The National Institute of Mental Health is currently recruiting participants for a clinical study to see if using functional magnetic resonance imaging (fMRI) to guide repetitive transcranial magnetic stimulation (rTMS) helps locate the best area for treatment and to explore [..]
Does TMS really work?
The most recent study demonstrates that more than two-thirds of patients experienced a significant improvement in their symptoms and at least 45% of patients experienced complete remission of their symptoms at 12 months.
Does TMS Therapy Last?
Yes! Data presented at the 2013 American Psychiatric Association shows that patients with Major Depressive Disorder who received TMS therapy achieved effective, meaningful response and remission which were maintained through one year of treatment. At the end of the anti depression treatments, 62% of patients experienced substantial improvement in their symptoms and 41% of patients achieved complete remission of their symptoms. 12 months later, 68% of patients reported substantial improvement of their symptoms and 45% achieved complete remission.
What does a usual course of treatment involve?
Because your TMS-certified physician needs to determine how to most effectively administer treatment, your first session could last up to an hour and a half. The physician will first perform a test to identify your motor threshold (“MT”). This test is important because it identifies and customizes the magnetic field strength that will be used in your treatment. Next, the TMS physician will determine the place on your head where the TMS treatment will be applied to receive optimal treatment and the magnetic coil will be moved to that location.
Our TMS Specialist will then administer TMS therapy over an approximately 40-minute period. In 30-second intervals, the device will deliver rapid “pulse trains” of magnetic fields, similar to those produced by a magnetic resonance imaging (MRI) machine. These magnetic fields are precisely targeted at a key area of the brain known to be underactive in people who suffer from depression and other mood disorders; they only reach about 2-3 centimeters into the brain directly underneath the treatment coil. TMS therapy stimulates that area to restore it to normal function and lift the patient’s depression.
For a patient, TMS therapy feels like a tapping on the scalp. Some patients may find this tapping uncomfortable and adjustments can be made to reduce this discomfort.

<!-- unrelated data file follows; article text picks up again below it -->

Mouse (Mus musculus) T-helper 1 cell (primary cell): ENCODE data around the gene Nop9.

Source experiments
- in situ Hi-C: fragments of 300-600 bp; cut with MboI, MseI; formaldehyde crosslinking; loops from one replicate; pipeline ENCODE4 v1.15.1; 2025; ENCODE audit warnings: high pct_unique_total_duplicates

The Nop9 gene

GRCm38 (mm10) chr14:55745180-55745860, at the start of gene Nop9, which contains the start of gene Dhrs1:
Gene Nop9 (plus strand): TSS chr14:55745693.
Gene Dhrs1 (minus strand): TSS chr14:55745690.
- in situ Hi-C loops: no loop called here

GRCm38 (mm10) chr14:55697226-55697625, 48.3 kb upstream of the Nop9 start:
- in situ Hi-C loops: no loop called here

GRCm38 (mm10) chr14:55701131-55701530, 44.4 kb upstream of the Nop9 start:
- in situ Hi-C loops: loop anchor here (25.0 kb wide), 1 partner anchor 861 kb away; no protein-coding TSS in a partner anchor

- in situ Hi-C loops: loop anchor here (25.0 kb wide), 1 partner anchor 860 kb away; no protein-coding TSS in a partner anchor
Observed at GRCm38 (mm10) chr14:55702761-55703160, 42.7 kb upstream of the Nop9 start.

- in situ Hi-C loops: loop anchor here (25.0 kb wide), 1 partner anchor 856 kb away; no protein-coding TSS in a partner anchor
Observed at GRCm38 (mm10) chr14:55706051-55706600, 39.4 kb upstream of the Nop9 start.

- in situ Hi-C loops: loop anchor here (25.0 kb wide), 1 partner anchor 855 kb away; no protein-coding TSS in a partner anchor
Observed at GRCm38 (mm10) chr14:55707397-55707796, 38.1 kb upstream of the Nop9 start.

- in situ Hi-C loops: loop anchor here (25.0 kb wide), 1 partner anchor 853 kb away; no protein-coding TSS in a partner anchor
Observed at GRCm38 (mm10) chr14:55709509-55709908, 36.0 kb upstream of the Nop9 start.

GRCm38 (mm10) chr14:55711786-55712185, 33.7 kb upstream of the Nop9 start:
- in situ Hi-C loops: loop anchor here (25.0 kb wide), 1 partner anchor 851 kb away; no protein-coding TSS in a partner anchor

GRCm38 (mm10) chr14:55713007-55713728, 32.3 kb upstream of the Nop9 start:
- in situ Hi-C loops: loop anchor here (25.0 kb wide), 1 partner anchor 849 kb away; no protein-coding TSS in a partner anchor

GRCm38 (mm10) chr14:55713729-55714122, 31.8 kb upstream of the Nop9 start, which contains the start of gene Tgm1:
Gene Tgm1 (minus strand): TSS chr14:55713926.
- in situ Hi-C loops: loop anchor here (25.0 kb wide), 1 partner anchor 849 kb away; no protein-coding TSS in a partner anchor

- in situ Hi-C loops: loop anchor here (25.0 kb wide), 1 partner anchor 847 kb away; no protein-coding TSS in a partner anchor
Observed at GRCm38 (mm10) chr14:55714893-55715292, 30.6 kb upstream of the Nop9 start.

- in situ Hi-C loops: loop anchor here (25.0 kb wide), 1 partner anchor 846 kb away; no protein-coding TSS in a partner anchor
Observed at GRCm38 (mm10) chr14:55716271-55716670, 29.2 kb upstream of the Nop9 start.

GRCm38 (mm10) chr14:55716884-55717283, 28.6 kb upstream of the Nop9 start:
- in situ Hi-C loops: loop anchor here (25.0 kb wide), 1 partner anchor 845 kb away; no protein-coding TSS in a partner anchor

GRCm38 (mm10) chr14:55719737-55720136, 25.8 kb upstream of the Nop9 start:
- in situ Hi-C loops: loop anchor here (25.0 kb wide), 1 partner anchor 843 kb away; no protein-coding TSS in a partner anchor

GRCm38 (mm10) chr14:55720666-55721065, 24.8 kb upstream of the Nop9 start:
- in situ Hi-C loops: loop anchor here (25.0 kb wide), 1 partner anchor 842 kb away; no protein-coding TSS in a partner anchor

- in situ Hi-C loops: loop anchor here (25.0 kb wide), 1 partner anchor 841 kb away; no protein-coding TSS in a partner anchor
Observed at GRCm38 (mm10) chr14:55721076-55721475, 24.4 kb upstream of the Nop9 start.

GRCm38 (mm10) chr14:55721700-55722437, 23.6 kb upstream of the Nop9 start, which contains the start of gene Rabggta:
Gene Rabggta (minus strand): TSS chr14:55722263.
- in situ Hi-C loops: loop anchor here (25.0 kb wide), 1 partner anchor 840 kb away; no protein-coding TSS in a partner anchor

Is TMS Therapy Safe?
Neurostar TMS therapy uses a technology similar to Magnetic Research Imaging (“MRI”), which has a long-term record of safety.
Clinical trials have demonstrated the safety of NeuroStar TMS therapy in treating patients who have had an inadequate response to prior antidepressant medications. Over 10,000 active treatments were performed to demonstrate its safety during clinical trials.
- No systemic side effects
- No adverse effects on concentration or memory
- No drug interactions
Are there any side effects?
NeuroStar TMS therapy has very few side effects and is generally well tolerated by patients. The most common side effect reported during clinical trials was scalp discomfort—generally mild to moderate and occurring less frequently after the first week of treatment and or headaches. Fewer than 5% of patients discontinued treatment with NeuroStar TMS therapy due to side effects.
Is TMS right for you?
Please check out our Patient Self Assessment tab on the left hand side of your screen.
TMS therapy should be considered for patients who have failed to achieve satisfactory improvement in the current episode from one or more prior antidepressant drug regimens administered at or above the minimal effective dose and duration.
- NeuroStar TMS therapy should not be used in patients with implanted metallic devices or non-removable metallic objects in or around the head. This does not include metallic fillings in teeth.
- NeuroStar TMS therapy should not be used in patients with implants controlled by physiological signals. This includes pacemakers, implantable cardioverter defibrillators (ICDs), and vagus nerve stimulators (VNS).